Voluntary joint ownership comes about whenever two or more people deliberately jointly invent something. (Joint invention can also come about without your intending it to happen; see below.)
To be a joint inventor and therefore joint owner of the patent rights in an entire invention, a person must make a contribution to at least one novel and nonobvious concept that makes the invention patentable. In patent drafting terms, the joint inventor must contribute something substantial to one of the major or minor patent claims. That’s all that’s required—a substantial contribution to the conception of one claim; this is so even though the invention contains many patent claims.
It is not necessary that joint inventors work in the same place or at the same time. Nor is it necessary that the idea for the entire invention occur to each. One joint inventor may take a step at one time, the other an approach at different times. One may do more of the experimental work while the other makes suggestions from time to time. The fact that joint inventors play different roles and that the contribution of one may not be as great as that of another is unimportant so long as each makes an original contribution to the final solution of the problem solved by the invention.
EXAMPLE: Steve and Rich invented a new type of folding bicycle. Steve conceived the basic idea for the invention and solved the problems of how to easily fold the both the bike frame and handlebars into a 14” by 27” package. Rich conceived a new type of folding pedal. They then promptly filed a patent application and obtained a patent two years later. Steve and Rich are now joint inventors and joint owners of the entire patented invention, even though Steve contributed more than Rich. Since they are joint owners, unless they sign an agreement to the contrary, both can license the invention without sharing the license royalties with the other. This means that, if he’s a good salesman, Rich could earn more money than Steve even though Steve contributed more to the invention.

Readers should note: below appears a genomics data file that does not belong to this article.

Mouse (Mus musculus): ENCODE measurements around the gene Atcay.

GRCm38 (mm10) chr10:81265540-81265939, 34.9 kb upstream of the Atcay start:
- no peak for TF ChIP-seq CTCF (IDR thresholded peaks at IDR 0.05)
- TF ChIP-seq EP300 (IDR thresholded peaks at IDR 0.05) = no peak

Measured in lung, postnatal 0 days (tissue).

Joint inventorship,and joint ownership, can come about even though you don’t want it. This often leads to expensive and time-consuming patent litigation. Consider the following true example:
EXAMPLE: Dr. Yoon, a surgeon, conceived of a vastly improved trocar, an instrument used for tiny-incision abdominal surgery. In the course of development, Dr. Yoon enlisted the help of an electronics technician named Choi, who worked as an unpaid assistant and was neither Yoon’s employee nor an independent contractor. In the course of this work, Choi contributed a novel, though small, element to the invention. Dr. Yoon put the whole invention together and patented it, naming himself as the sole inventor and owner. The trocar became a big hit among surgeons and was worth a lot. Dr. Yoon licensed the trocar to Ethicon, Inc. In the meantime, Choi decided he had ownership rights too because he was a joint inventor along with Dr. Yoon. Choi licensed the trocar to the United States Surgical Corporation. Ethicon and Surgical both filed patent lawsuits. After extensive litigation, Surgical and Choi won. The court found that Choi had contributed to two of the 55 claims in Dr. Yoon’s patent and was therefore entitled to be a joint owner of the entire patent. As such, Choi had the legal right to license the invention to Surgical. To add insult to injury, since Choi and Dr. Yoon had never made any agreement regarding joint ownership rights, Choi did not have to give Yoon any part of the royalties he received from Surgical. (Ethicon, Inc. v. United States Surgical Corporation, 135 F.3d 1456 (Fed. Cir. 1998).)
Portions of this article are derived from What Every Inventor Needs to Know About Business & Taxes by Attorney Stephen Fishman.
For assistance with the preparation and filing of a provisional patent application, see Nolo’s Online Provisional Patent Application.